Enhancing Care with a Flexible Curriculum 

A carefully designed curriculum is flexible and adaptable to the needs of different learners, teaching arrangements, and styles. Our efforts with CR Elements embrace the idea that no matter the way you construct your assessment activities, an expertly created curriculum will better position your learners to achieve their individualized goals.   


Because we have maintained that curriculum is a comprehensive plan for what is to be taught, how it is to be taught, and what resources are necessary for effective teaching and learning, we ensure a proper division between curriculum and assessments.  

Achieve Best Possible Outcomes with Well-Executed Assessments and Curriculums

The primary difference between curriculum and assessment is their focus. Curriculum focuses on what is to be taught, while assessment focuses on how well students have learned what has been taught. Curriculum is a plan for instruction, while assessment is a process for evaluating the effectiveness of that instruction. When we collectively maintain this distinction, we are in better service to our clients, to our efforts to validate our interventions, and understand how to better improve our applied pursuits. CentralReach’s suite of education products can help your learners achieve the best possible outcomes with digital solutions tailored to each learner and organization’s needs.  


Learn how CentralReach streamlines care from assessments to curriculum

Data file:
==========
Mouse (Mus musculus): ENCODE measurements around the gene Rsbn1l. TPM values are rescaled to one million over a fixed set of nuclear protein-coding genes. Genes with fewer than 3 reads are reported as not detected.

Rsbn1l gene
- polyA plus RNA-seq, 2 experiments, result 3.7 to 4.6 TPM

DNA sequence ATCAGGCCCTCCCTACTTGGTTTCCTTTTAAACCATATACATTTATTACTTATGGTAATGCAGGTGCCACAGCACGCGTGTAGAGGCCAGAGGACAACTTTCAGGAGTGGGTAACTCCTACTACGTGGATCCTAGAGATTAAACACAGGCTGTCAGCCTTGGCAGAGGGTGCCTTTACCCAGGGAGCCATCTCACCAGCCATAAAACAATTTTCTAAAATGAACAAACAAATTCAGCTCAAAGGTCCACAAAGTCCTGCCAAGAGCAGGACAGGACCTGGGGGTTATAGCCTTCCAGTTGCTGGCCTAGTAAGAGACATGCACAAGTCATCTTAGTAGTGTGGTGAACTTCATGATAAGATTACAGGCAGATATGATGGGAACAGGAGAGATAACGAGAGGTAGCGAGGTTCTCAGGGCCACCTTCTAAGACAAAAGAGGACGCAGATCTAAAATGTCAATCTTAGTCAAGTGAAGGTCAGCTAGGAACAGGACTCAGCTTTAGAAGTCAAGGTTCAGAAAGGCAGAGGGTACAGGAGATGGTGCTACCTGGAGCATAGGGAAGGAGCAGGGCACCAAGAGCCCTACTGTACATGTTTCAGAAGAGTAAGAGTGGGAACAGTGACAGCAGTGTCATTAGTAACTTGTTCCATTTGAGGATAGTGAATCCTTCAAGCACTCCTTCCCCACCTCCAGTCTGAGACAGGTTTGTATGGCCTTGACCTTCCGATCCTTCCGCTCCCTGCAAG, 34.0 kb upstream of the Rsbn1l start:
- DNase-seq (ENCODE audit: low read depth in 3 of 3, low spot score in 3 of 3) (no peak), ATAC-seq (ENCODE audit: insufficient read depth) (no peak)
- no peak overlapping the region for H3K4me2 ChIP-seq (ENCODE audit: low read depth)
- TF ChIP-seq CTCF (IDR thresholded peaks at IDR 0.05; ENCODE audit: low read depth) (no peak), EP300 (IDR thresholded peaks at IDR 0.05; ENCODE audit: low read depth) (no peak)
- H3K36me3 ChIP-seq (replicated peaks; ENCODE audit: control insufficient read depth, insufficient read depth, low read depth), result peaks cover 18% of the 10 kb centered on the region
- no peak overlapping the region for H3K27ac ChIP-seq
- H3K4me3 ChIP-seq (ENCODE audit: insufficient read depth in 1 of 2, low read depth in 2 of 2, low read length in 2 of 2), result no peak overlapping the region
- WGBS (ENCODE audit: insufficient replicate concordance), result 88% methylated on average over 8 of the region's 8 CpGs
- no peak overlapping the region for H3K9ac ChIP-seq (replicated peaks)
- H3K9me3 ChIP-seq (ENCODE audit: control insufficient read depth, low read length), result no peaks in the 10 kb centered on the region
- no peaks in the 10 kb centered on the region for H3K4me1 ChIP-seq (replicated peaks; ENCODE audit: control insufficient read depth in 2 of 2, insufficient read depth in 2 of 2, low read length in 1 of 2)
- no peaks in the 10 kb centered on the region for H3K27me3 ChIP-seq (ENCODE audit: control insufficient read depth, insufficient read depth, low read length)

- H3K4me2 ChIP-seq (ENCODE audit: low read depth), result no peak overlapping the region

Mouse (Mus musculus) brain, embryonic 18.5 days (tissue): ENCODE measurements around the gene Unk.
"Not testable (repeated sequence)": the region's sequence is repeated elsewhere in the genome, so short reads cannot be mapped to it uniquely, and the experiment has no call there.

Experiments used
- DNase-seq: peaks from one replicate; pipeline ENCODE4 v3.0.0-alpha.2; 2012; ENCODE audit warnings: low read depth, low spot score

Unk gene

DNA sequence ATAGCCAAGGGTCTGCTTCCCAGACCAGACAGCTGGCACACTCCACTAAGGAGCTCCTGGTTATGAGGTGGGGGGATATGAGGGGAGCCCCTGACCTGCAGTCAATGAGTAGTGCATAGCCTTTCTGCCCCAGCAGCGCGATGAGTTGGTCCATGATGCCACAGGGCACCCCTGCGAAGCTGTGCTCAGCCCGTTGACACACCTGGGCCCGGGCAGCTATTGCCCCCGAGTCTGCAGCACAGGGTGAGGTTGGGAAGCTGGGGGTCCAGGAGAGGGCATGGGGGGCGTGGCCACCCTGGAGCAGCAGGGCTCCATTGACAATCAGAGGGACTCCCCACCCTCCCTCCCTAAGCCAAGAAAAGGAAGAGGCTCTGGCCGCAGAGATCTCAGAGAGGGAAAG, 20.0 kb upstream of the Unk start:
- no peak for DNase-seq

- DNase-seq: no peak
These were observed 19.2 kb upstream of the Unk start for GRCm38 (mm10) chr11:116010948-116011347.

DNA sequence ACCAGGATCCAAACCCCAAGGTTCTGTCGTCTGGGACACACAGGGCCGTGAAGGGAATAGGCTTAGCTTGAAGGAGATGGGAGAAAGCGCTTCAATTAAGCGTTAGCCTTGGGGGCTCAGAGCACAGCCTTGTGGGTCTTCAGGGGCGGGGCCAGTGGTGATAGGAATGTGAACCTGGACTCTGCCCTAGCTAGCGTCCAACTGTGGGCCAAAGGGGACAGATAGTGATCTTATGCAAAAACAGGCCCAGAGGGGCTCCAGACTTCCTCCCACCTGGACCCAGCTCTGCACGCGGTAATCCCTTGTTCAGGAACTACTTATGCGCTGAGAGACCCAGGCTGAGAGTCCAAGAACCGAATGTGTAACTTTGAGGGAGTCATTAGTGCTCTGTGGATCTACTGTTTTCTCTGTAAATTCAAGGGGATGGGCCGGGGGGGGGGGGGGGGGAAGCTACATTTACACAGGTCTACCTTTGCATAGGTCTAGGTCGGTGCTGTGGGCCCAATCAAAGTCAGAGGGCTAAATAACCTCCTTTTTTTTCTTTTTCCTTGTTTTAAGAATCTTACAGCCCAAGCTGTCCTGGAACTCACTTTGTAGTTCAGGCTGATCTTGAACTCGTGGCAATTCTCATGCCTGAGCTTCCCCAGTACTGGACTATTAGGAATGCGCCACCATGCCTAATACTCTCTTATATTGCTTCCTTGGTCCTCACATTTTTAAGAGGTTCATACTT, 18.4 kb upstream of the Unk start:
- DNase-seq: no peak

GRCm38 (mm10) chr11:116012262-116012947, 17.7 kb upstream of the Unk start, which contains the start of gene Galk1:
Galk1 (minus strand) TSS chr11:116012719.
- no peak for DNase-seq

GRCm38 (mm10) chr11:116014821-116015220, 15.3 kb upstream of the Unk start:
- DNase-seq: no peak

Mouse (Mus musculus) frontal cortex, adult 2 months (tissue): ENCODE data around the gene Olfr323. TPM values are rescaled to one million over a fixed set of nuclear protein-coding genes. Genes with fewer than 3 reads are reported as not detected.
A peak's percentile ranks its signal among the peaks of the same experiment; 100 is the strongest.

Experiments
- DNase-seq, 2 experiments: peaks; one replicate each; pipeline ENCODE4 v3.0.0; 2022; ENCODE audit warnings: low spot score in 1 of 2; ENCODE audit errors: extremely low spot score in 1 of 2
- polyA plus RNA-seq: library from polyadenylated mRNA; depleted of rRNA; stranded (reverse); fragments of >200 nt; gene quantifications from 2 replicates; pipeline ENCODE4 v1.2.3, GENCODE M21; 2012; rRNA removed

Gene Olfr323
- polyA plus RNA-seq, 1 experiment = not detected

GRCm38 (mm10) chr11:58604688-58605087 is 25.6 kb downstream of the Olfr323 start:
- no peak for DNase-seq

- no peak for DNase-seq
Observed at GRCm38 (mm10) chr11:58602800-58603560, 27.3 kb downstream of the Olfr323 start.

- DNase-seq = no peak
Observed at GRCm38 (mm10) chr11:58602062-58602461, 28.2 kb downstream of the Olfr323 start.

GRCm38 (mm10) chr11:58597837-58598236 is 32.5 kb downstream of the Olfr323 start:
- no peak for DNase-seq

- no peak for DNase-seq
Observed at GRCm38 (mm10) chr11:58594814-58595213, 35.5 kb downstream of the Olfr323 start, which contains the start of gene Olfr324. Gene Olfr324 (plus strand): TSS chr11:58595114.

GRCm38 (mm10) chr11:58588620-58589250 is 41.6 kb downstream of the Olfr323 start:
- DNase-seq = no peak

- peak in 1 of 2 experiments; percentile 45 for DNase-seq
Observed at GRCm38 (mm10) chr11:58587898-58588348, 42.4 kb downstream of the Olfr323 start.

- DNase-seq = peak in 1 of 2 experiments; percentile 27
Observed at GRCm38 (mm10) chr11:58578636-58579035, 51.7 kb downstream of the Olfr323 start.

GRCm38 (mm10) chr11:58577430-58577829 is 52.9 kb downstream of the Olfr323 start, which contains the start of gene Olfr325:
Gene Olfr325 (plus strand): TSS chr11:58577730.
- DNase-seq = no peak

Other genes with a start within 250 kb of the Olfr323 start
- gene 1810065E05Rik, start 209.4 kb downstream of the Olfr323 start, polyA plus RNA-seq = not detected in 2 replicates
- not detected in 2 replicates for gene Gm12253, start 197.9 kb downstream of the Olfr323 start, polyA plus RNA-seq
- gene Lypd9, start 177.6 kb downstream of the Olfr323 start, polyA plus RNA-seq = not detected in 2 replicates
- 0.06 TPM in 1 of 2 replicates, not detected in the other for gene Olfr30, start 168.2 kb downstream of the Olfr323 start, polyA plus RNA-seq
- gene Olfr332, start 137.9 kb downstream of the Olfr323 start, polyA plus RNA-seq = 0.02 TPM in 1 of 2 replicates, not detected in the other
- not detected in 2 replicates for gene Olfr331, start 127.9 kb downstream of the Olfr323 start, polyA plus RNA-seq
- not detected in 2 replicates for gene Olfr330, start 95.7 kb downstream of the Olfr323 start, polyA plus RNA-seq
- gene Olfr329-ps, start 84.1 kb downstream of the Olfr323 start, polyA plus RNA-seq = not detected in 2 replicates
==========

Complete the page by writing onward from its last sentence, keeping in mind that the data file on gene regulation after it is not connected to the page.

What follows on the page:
Timothy Fuller, Ph.D., BCBA-D
CentralReach, Instructional Designer

Timothy Fuller, Ph.D., BCBA-D is an Instructional Designer at CentralReach. Dr. Fuller brings his balanced experience and expertise in the theoretical, experimental, and applied aspects of behavioral science to CentralReach. Dr. Fuller’s applied experience started with Early Intensive Behavioral Intervention (EIBI), where he worked with children with autism in an in-home ABA program. He expanded his applied experience to include Precision Teaching and parent, teacher, and staff training. Dr. Fuller also brings his expertise in contextual behavior science to CentralReach in an effort to support fellow scientist-practitioners in providing the very best of behavior analysis to those they serve.


He earned his B.A., MA., and Ph.D., at the University of Nevada, Reno. Dr. Fuller’s experimental work has primarily focused on derived relational responding and the role that context plays in human behavior. His theoretical foundations are rooted in a naturalistic, interbehavioral account of behavior



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Behavioral Education, 28, 362–388. 


Firestone, W. A, & Schorr, R. Y. (2004). Introduction. In W. A. Firestone, R. Y. Schorr, & L. F.

Monfils (Eds.), The ambiguity of teaching to the test: Standards, assessment, and

educational reform (pp. 1–17). Lawrence Erlbaum Associates Publishers. 


Padilla, K., Weston, R., Morgan, G., Lively, P., & O’Guinn, N. (2023). Validity and reliability

evidence for assessments based in applied behavior analysis: A systematic review.

Behavior Modification, 47(1), 247-288. 


Wehrli, G. (2011). The nuts and bolts of curriculum and assessment. Journal of Clinical

Apheresis, 26(1), 29-46.